• Select all the member hosts to include in this new resource group.

      Creating resource group

  4. Select Workload > Instance Groups to create a new SIG and enable Jupyter Notebook in SIG.

  5. Click Create a Spark Instance Group.

    Create Spark Instance Group

  6. Fill in the following values:

    • Instance Group name: xgb-sig
    • Deployment directory: /home/egoadmin/xgb-sig
    • Execution user for instance group: egoadmin
    • Spark Version: Spark 2.3.1

      Required fields

  7. Select the Jupyter 5.4.0 Notebook and set the following properties:

    1. Select the Anaconda distribution instance for the instance name you created in Step 2 — in this case, Anaconda3-2019.
    2. Also, select the Conda environment created in Step 2.
    3. You could also give a custom path for the base data directory. Here, it has been kept empty to choose the default value of {DEPLOY_DIR_OF_SIG}/{NOTEBOOK_NAME}-{NOTEBOOK_VERSION}, where SIG specifies the name of the Spark Instance Group. In this case, because the DEPLOY_DIR_OF_SIG is /home/egoadmin/xgb-sig and NOTEBOOK_NAME}-{NOTEBOOK_VERSION} is Jupyter-5.4.0, and the base data directory created on the hosts is /home/egoadmin/xgb-sig/Jupyter-5.4.0.

      Basic settings

  8. Scroll down and select the rg-gpus resource group for Jupyter 5.4.0. Do not change anything else. Click Create and Deploy Instance Group.

    Selecting resource group

  9. Watch as your instance group gets deployed.

    Deploying instance

  10. Click Continue to Instance Group to see the SIG deployment status.

    Deployment status

  11. After the deployment completes, start the SIG by clicking Start.

    Starting SIG

  12. You’ll observe that the SIG processing begins.

    Process start

  13. Soon you should see that the SIG has started.

    SIG started

Step 5: Create the Jupyter Notebook server for users and upload a Notebook to train an XGBoost model

  1. After the SIG is started, go to the Notebook tab and click Create Notebooks for Users.

    Creating notebook

  2. Select the users and click Create.

    Selecting users

  3. After the Notebook is created, you should see the success message on screen.

    Success message

  4. Click the refresh button on top panel of the screen to see My Notebooks.

    My notebooks

  5. Clicking the My Notebooks drop-down shows the list of Notebook servers created for this SIG. Click My Notebooks > Jupyter 5.4.0 – Owned by Admin.

    List of notebooks

  6. This opens the Jupyter login page. Provide the login credentials for Admin and click Log in.

    Jupyter log in page

Step 6: Test XGBoost installation

  1. Create new Python 3 Notebook.

    Creating Python notebook

  2. In it, import XGBoost and check its version.

    Import XGboost

  3. Download the XGBoost example notebook.

  4. Click Upload to upload the XGBoost example notebook downloaded in the previous step.

    Uploading xgboost

  5. Select the xgboots-demo.ipynb file and click Upload.

    Selecting file

  6. Click on the notebook to open it and execute the cells.

  7. This next screenshot shows the import of required Python modules, including XGBoost. Then covertype dataset (classification) used for training is downloaded using scikit-learn. The dataset is then split into train/test and converted to DMatrix data format, which is an internal data structure used by XGBoost.

    Import of Python modules

To train a model with higher-accuracy num_rounds, it has to be increased to a large value, such as 3000, as shown here, but it takes a long time to train in a CPU. So the example notebook has the num_rounds value reduced to a low value of 20 for CPU training to complete in reasonable time to demonstrate. You can try with larger values of num_rounds.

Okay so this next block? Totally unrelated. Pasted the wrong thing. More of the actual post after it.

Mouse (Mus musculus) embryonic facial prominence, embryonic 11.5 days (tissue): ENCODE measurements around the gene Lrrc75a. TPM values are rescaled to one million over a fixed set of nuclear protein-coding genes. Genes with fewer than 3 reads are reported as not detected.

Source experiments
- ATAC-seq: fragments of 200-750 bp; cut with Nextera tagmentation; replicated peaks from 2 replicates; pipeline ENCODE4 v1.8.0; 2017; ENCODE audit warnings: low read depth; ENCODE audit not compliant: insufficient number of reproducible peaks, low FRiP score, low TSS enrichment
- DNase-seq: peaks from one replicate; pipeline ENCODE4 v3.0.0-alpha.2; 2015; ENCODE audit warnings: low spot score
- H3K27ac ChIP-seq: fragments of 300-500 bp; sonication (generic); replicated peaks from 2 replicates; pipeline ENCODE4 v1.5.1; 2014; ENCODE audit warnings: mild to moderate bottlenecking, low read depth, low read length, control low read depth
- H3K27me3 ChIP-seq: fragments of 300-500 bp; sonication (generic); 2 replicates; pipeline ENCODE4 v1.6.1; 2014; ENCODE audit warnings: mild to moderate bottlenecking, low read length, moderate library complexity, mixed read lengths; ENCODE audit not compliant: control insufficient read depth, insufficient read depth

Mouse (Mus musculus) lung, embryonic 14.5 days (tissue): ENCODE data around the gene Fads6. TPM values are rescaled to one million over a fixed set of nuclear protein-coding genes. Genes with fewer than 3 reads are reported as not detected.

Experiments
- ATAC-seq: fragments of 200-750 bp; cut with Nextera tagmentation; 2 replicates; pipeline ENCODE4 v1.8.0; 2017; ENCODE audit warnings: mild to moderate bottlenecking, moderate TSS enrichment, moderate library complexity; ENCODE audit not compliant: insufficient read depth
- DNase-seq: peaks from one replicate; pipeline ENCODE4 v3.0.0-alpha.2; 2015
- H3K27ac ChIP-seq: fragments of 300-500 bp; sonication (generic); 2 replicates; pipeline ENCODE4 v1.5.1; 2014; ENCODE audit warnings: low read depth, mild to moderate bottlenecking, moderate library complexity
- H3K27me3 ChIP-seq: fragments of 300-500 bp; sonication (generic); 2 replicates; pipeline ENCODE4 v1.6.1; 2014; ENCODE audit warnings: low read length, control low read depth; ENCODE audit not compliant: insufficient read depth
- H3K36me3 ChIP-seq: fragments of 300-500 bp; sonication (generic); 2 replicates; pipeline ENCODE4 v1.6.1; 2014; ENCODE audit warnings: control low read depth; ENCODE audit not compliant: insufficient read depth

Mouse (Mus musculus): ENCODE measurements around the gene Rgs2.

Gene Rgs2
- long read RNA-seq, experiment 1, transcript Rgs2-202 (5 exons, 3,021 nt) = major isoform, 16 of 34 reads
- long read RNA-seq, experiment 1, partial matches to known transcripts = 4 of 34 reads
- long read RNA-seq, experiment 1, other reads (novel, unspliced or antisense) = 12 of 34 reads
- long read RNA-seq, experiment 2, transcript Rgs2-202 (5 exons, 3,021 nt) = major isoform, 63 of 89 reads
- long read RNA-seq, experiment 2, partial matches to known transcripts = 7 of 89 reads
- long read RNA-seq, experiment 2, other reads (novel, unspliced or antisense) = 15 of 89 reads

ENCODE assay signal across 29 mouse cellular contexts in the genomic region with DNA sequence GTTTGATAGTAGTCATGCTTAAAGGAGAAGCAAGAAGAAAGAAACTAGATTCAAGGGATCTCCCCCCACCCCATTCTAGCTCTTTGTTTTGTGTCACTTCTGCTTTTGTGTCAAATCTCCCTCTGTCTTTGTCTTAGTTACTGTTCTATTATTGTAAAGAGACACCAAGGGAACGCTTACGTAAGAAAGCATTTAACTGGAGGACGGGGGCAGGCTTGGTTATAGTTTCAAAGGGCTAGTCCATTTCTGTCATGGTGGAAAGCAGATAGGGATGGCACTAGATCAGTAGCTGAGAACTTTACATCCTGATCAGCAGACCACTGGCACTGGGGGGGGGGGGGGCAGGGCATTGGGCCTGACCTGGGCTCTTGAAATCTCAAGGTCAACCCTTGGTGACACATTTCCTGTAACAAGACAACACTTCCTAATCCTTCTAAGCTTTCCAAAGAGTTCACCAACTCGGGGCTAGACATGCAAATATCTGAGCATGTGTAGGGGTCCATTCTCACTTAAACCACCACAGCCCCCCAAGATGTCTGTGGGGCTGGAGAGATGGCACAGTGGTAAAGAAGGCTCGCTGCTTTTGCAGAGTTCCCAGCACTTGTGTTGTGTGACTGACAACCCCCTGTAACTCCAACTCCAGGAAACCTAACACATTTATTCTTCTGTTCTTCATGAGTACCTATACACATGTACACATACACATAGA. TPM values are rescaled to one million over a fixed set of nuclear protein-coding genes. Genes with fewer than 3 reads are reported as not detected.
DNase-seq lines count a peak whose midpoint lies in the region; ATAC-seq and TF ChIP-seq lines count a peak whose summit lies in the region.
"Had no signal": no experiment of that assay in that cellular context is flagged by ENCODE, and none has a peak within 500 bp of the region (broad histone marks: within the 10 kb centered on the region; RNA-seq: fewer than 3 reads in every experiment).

Specify boosting iterations

The next screen shows training of the model on the GPU and the XGBoost parameters used to perform that training. Using the XGBoost parameters, we could control the number of GPUs used for training. In this example, 'n_gpus':1 and 'gpu_id':0 has been specified, which uses one GPU with device-id 0 on the host.

Model training

The next screen shows training the same model on the CPU and the XGBoost parameters used to perform that training on the CPU.

Training same model

We submitted another another training with 500 iterations of boosting. test-merror is the multiclass classification error rate. It is calculated as #(wrong cases)/#(all cases). We have displayed the test-merror value after the first, 100th, 200th, 300th, 400th, and 500th round of training. Observe that the error reduces with each round of training, and the accuracy of models using CPU and GPU are comparable.

But there is a significant difference in the training time between CPU and GPU: The training of the model in CPU takes about 949 seconds (~16 mins), and it completes within 49 seconds in a GPU.

[0]test-merror:0.254831
..
[99]test-merror:0.130063
..
[199]test-merror:0.090828
..
[299]test-merror:0.072591
..
[399]test-merror:0.061851
..
[499]test-merror:0.054994
CPU Training Time: 949.3834052085876 seconds

[0]test-merror:0.254804
..
[99]test-merror:0.131302
..
[199]test-merror:0.090752
..
[299]test-merror:0.073623
..
[399]test-merror:0.064446
..
[499]test-merror:0.055069
GPU Training Time: 48.26804542541504 seconds

Conclusion

IBM Watson Machine Learning Accelerator is an excellent accelerated AI platform that drives high performance and throughput of machine learning and deep learning training. IBM Power Systems AC922 with GPU Tesla V100 is custom-built hardware to support machine learning and deep learning workloads. The blend of IBM Watson Machine Learning Accelerator and AC922 offers training performance optimization to accelerate the execution time of XGBoost training on GPU when compared to CPU, and driving data scientist productivity.

Kelvin Lui
Sangeeth Keeriyadath
Sivakumar Krishnasamy